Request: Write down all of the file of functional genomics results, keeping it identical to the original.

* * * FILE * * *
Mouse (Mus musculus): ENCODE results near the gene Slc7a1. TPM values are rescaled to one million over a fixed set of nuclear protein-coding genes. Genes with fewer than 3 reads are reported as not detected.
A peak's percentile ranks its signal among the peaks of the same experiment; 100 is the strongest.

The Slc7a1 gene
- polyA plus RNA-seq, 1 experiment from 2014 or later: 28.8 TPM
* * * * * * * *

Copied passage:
Mouse (Mus musculus): ENCODE results near the gene Slc7a1. TPM values are rescaled to one million over a fixed set of nuclear protein-coding genes. Genes with fewer than 3 reads are reported as not detected.
A peak's percentile ranks its signal among the peaks of the same experiment; 100 is the strongest.

The Slc7a1 gene
- polyA plus RNA-seq, 1 experiment from 2014 or later: 28.8 TPM